It has been about a year since this column last checked in with my daughter, Molly. You might recall that particular heartwarming Christmas tale about how her house in Virginia became infested with hundreds of baby praying mantises that had hatched in her family’s Christmas tree. News accounts went globally viral.

Today we have a new festive holiday story! It concerns the events of Christmas Day.

Molly’s life — if not her penchant for seasonal drama — has changed a bit. She is now living in Lusaka, Zambia, with her husband, Julien, who is a Foreign Service officer for the U.S. State Department, and their two children: Max, who is just over 2, and Max’s baby sister, Eliza. Needless to say, Max is a very, very big boy who has recently learned, as big boys do, to go potty all by himself.

As with many people who have acquired important new skills — say, applying the principles of Newtonian calculus to advanced computer programming — Max’s successful introduction to bathroom adulthood has suffered some bumps in the road. The mathematician, for example, might forget to apply the appropriate derivative formula to certain complex functionalities. In Max’s case, he toddled off to the bathroom all on his own, and, as is quite proper, locked the door behind him but did not yet know how to unlock it. These things happen. Einstein often forgot to wear socks.

Max and his parents were in the home of friends, at a Christmas lunch party. Molly almost immediately became aware of Max’s absence, or as she put it: “My mom spidey sense alerted me that something catastrophic was probably occurring.” She got up from the table, didn’t see Max, tried a door that was locked, noticed the front door was open and bolted for the street, terrified. Then, she heard a timid “Mommy?” from a window in the house. That window was behind the locked door.

Max is very smart and quite articulate and communicative for a 2-year-old, which is to say that, especially under duress, he can be a babbling incompetent. Shouted instructions as to how to unlock the door had no meaningful effect.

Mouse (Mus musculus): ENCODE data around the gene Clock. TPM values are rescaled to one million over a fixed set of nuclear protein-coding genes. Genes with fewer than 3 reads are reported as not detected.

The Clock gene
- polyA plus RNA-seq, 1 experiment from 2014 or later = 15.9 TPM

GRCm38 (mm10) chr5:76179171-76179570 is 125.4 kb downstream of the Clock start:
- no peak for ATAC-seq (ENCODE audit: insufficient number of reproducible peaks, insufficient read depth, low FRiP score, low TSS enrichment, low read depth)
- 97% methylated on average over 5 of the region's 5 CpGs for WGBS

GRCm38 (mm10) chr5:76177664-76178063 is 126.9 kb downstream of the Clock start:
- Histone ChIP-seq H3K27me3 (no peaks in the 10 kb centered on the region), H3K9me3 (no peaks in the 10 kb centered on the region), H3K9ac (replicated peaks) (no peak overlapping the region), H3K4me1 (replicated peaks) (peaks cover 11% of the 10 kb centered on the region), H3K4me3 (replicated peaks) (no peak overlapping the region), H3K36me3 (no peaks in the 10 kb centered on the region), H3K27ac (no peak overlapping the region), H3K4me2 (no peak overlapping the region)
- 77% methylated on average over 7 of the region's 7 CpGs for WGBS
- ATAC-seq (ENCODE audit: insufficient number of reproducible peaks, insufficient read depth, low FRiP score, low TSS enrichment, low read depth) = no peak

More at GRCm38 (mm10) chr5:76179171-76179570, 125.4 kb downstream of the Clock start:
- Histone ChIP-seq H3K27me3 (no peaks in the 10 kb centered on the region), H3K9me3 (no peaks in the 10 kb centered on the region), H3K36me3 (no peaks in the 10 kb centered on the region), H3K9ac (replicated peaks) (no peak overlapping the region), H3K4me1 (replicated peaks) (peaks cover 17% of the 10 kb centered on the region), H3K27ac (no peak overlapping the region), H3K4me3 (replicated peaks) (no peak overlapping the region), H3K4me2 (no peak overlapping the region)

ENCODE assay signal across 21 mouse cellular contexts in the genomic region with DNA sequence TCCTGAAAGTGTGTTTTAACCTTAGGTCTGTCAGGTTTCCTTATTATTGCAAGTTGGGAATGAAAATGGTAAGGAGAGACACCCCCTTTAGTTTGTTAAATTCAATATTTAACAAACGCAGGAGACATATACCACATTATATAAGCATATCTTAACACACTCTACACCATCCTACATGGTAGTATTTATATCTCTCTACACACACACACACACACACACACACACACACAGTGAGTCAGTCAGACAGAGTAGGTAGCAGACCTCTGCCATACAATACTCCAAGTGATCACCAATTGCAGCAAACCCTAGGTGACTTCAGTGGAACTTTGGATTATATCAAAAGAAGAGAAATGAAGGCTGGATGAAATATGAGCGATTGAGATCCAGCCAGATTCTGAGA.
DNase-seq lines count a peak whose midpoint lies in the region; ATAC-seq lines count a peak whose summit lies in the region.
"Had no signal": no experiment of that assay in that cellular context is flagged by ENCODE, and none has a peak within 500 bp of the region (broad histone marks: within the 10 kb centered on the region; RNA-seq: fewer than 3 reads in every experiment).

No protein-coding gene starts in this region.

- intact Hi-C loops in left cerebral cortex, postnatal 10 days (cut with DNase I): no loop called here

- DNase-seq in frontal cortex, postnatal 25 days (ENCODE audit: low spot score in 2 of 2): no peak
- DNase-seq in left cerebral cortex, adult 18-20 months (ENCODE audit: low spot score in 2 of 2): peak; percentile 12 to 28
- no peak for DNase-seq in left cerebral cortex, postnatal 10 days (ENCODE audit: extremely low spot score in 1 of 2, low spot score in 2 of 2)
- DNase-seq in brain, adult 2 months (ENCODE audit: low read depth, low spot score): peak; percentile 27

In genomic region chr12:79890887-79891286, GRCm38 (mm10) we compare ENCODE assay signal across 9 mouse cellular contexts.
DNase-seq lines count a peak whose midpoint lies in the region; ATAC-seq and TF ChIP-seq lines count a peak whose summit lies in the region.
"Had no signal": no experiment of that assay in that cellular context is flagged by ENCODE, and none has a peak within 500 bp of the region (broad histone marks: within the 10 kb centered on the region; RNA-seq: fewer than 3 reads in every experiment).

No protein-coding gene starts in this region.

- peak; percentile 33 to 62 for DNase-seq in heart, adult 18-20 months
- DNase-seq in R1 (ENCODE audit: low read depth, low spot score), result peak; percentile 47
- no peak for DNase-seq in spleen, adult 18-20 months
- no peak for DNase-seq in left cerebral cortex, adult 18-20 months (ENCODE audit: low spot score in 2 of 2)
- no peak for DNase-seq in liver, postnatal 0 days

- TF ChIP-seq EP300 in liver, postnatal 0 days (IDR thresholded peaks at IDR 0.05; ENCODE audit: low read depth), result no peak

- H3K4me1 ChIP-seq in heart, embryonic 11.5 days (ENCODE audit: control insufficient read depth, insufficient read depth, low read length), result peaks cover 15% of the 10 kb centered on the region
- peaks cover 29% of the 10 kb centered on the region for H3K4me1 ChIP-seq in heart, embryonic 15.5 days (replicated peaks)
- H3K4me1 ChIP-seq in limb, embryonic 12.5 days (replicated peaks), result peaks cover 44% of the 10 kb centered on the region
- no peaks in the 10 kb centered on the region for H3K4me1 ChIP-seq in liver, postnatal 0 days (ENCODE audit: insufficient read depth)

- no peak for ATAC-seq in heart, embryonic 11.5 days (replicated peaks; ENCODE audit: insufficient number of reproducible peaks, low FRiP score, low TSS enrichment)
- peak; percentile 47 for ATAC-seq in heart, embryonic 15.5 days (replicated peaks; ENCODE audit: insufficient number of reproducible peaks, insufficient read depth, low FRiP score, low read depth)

If this had happened in the United States, the solution might have been simple — for safety purposes, our bathroom doors are generally made so they can be jimmied with a tool as primitive as a toothpick or a paper clip — but Zambian rooms aren’t that wussy. Each Zambian door is lockable, and each has its own key, and each key looks like those keys from prison cell blocks in 1840s London; in Zambia, in other words, keys are cumbersome, and present in great numbers, and seldom used, and thus tend to get mislaid. Also, the bathroom had TWO doors — there was a bathroom vestibule — and Max had evidently locked them both. Good boy! The homeowners found the key to the first, but not the second.

I know what you are thinking: Surely, there must be a window to the bathroom! And there was. But it was not commodious enough to admit an adult body. There was no way into that bathroom from outside, or from within the house, apparently, without the cooperation of the person inside.

Efforts to remove the non-wussy lock were unsuccessful. More than an hour had passed. Julien had phoned for a carpenter. A carpenter, on Christmas! First, who the heck can summon a workman on Christmas? It was doomed. Second ... a carpenter. It almost seemed holy.

Neighbors fashioned a long pole to snake through the window, with a grappling hook at the end, to twist the handle from inside. Didn’t work. Finally, an embassy security guard found a swimming pool pole, snaked that through the window and popped the lock.

But before this occurred, my son-in-law — who shares my sense of humor — photographed everything through the bathroom window. Even for a VERY big boy of 68, it is difficult to look at these photos and maintain completely dry underpants.

In one, Max is standing near the toilet, his pants around his ankles. In another, he seems to have utterly given up ever being rescued, resigned to the utter despair of life on Earth, lying on the bathroom floor, beside a toy truck, possibly asleep, possibly dead or wishing he was.

All turned out fine. The only conceivable lingering problem is that when Max learns to read, he will hate me. It might take some time, but I am confident he will ultimately forgive me. He might be 68 and a grandpa in his own right by then, and I will be dead, but still.

Email Gene Weingarten at weingarten@washpost.com. Find chats and updates at washingtonpost.com/magazine.

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